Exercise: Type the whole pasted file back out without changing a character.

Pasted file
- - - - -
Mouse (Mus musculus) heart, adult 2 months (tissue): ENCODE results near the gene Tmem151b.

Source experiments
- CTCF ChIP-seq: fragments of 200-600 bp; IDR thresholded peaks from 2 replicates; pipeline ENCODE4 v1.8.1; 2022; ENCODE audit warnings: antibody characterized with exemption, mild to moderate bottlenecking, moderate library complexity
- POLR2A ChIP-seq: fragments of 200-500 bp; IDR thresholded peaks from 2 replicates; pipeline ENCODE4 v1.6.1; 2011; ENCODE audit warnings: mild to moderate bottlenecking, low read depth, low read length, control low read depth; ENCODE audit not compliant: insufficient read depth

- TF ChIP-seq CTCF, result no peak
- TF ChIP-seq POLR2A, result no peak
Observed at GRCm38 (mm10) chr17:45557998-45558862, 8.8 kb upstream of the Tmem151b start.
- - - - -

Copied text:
Mouse (Mus musculus) heart, adult 2 months (tissue): ENCODE results near the gene Tmem151b.

Source experiments
- CTCF ChIP-seq: fragments of 200-600 bp; IDR thresholded peaks from 2 replicates; pipeline ENCODE4 v1.8.1; 2022; ENCODE audit warnings: antibody characterized with exemption, mild to moderate bottlenecking, moderate library complexity
- POLR2A ChIP-seq: fragments of 200-500 bp; IDR thresholded peaks from 2 replicates; pipeline ENCODE4 v1.6.1; 2011; ENCODE audit warnings: mild to moderate bottlenecking, low read depth, low read length, control low read depth; ENCODE audit not compliant: insufficient read depth

- TF ChIP-seq CTCF, result no peak
- TF ChIP-seq POLR2A, result no peak
Observed at GRCm38 (mm10) chr17:45557998-45558862, 8.8 kb upstream of the Tmem151b start.